Cllr Jorgensen replied: “I would like to reassure members and the public that there has been on ‘secrecy’ around the proposals… Everyone will get to have their say on the detailed proposals for the Carnival Phase 2 scheme during next month’s public engagement.
“The decision taken tonight is one of a matter of principal and will be subject to further design and feasibility work. The library will not be moving until 2021 at the earliest so there is plenty of opportunity for members and the public to contribute to the detailed design process between now and 2021.”
The vote was carried unanimously.
Speaking after the meeting, Cllr Jorgensen said: “Our plans to relocate Wokingham Library to a new site within 300 yards of the current Library will mean more usable space, improved parking facilities, and greater flexibility and improved cost efficiency.
“Back in 2016, we conducted a consultation with local residents on the Council’s Library Offer, which showed overwhelming support for our libraries adapting to the changing needs of residents, including broadening the range of activities and events that people can enjoy. We also asked Wokingham Town Council for their views and received supportive comments.
“The decision by the Executive was to agree to the relocation in principle subject to feasibility and a sound business case.
“Starting in April, we will have public engagement sessions to allow residents to set out their concerns and to help shape the details of the new library before a possible opening in 2021. We are right at the start of this project and very keen to hear views of users and potential users from across the Borough.
“We are one of the few councils in the country which is expanding their library provision and experiencing growth in usage of our facilities. I believe this is because we haven’t been afraid to adapt to keep the service relevant and modern and to improve the experience for residents. This will enable us to protect it for future generations.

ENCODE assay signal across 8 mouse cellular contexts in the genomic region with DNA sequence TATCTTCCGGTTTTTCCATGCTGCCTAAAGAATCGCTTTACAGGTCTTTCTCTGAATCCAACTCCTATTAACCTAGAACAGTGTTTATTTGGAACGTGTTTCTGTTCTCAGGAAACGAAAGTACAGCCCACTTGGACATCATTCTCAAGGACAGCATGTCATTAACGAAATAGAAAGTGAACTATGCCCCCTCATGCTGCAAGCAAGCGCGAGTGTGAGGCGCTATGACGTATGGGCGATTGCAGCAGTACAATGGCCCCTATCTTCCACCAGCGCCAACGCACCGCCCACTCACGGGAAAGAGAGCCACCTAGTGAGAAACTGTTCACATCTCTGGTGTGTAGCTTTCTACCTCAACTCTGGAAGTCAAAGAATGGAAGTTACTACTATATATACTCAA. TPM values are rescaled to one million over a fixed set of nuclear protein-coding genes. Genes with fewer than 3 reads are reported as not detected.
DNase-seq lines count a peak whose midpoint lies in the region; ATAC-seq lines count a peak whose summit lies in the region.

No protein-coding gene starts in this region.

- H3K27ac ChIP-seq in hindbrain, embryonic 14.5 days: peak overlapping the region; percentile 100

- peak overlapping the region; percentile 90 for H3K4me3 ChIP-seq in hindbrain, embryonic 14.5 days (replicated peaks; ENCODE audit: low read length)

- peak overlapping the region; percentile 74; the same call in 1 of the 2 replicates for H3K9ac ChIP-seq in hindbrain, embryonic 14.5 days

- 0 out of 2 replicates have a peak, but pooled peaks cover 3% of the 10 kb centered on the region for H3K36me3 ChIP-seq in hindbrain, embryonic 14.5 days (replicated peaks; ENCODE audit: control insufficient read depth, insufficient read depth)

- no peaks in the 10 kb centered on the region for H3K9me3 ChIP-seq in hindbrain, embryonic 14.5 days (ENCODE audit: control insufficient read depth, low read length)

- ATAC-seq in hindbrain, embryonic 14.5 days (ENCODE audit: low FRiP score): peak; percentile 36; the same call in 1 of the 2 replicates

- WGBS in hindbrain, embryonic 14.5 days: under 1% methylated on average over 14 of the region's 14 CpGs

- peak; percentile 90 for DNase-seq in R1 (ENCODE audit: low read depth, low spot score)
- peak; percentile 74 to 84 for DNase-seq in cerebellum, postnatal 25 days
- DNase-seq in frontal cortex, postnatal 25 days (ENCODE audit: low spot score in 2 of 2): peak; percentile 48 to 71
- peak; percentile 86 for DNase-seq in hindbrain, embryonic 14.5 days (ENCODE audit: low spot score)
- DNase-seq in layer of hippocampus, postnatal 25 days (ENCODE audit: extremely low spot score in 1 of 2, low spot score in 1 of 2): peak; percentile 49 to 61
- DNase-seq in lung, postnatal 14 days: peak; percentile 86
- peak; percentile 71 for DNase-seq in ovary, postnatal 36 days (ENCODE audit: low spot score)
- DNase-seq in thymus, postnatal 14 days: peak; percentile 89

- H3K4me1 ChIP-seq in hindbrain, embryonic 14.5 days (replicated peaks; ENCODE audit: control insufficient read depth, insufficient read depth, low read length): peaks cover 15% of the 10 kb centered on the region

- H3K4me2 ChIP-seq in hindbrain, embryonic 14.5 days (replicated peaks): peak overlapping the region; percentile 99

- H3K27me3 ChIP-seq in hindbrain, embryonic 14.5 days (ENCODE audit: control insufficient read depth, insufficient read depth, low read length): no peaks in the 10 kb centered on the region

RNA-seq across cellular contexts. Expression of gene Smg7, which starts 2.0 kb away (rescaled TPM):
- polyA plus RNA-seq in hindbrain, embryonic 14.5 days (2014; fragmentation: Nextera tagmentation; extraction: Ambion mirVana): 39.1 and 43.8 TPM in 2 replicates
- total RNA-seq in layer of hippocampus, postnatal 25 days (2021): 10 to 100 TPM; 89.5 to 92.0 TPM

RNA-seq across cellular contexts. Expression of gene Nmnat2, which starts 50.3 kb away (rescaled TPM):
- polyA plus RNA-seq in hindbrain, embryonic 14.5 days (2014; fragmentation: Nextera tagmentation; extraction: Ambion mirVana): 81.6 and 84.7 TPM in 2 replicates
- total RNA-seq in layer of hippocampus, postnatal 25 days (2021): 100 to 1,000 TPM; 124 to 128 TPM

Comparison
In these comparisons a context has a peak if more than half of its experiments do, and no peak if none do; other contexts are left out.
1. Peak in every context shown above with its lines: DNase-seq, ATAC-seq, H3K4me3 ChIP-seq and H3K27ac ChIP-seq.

“The decision has been called in by the opposition members who, rather than engaging in the project and grasping this opportunity seem to be reluctant to support any improvement and are even questioning expenditure on a lick of paint for the old library three years ahead of any possible move!”
And Peter Must, from The Wokingham Society, said: “We really want people to look out for the notices in the Library, in The Wokingham Paper, and anywhere else they appear, and let Councillor Jorgensen know what they think.
“This is a highly significant proposal.
“Our Library has had only three homes in over 150 years (Town Hall, Montague House and the current location).
“When the then new Library was opened in October 1996 the District Council produced a celebratory brochure headed: ‘A Library for the 21st Century’. Just 20 years later the Library faces the prospect of removal to a new location and it is vital that the Borough Council do what is right for the longer term and for the many people of the town and the locality who use it.”